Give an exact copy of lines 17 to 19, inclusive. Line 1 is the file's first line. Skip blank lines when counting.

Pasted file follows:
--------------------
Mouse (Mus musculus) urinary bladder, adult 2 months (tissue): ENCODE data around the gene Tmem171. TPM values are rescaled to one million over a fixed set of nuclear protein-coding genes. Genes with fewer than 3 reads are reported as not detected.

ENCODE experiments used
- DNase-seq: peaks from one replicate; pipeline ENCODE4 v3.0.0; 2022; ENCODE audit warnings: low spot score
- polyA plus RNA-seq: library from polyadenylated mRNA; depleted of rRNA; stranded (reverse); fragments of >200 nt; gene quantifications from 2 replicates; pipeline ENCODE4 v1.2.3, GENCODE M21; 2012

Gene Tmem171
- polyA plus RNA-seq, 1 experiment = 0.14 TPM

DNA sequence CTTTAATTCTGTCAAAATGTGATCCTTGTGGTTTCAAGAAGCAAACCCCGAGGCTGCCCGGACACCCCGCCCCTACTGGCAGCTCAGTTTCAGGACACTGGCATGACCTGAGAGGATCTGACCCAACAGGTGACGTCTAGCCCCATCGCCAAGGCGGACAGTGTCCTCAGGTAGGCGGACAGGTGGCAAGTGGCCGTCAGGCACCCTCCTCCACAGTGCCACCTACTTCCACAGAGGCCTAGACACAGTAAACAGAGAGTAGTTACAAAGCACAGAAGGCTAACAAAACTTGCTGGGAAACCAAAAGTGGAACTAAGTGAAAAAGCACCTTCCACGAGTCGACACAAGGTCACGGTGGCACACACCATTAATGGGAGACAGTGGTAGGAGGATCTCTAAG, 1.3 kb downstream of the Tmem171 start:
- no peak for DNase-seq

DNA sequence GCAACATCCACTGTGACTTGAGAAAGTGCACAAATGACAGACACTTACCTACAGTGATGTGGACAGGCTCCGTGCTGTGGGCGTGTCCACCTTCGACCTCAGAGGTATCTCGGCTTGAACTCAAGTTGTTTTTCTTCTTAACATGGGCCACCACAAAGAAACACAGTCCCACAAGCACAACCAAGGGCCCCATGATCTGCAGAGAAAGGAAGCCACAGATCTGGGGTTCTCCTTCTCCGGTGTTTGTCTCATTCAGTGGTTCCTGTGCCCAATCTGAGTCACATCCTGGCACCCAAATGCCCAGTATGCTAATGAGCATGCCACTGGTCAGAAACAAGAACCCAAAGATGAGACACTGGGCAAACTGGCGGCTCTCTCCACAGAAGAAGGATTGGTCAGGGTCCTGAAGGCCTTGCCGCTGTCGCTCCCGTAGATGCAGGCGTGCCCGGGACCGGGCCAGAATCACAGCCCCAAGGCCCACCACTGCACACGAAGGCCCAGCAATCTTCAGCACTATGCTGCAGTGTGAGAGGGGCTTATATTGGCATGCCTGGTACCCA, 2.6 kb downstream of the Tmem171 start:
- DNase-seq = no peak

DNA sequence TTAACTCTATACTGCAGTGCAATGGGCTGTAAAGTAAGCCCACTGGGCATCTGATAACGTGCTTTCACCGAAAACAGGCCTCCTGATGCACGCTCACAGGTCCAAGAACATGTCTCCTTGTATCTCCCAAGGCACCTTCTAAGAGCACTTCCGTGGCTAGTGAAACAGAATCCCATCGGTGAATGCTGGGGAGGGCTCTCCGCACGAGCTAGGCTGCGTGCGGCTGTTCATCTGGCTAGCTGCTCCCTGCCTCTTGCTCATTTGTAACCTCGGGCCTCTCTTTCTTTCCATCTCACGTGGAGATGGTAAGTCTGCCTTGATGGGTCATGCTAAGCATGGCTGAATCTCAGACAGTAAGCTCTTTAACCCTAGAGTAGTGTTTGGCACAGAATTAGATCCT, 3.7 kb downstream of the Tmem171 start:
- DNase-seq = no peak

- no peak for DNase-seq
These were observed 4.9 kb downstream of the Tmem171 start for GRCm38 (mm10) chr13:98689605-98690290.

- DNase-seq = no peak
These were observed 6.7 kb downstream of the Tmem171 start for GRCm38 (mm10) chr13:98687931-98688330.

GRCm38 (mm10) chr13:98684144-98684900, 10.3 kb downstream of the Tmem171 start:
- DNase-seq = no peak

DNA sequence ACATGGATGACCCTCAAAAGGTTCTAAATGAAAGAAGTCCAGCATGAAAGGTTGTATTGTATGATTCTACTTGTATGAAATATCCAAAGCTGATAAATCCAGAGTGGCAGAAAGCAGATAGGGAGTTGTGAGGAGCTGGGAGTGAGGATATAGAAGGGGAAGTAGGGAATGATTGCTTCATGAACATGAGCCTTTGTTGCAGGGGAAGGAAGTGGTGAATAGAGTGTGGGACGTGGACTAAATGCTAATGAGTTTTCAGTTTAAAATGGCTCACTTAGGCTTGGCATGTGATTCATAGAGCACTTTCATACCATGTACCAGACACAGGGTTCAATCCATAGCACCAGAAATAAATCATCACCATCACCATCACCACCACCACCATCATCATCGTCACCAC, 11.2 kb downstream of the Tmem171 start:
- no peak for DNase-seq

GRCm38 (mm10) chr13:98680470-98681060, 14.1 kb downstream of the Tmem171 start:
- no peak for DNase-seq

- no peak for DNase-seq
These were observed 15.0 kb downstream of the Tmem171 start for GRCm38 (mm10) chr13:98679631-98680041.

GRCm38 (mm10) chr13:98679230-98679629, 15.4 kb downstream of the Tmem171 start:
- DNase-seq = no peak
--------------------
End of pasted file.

GRCm38 (mm10) chr13:98684144-98684900, 10.3 kb downstream of the Tmem171 start:
- DNase-seq = no peak

DNA sequence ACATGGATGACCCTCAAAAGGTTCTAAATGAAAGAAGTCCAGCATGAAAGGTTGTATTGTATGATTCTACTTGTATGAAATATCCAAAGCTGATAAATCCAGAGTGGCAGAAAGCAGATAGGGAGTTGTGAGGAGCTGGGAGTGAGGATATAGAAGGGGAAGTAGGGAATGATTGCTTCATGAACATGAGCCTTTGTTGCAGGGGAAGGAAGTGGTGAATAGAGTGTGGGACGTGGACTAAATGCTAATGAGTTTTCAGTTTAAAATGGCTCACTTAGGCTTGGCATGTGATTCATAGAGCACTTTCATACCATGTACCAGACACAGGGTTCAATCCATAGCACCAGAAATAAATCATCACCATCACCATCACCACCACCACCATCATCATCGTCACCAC, 11.2 kb downstream of the Tmem171 start: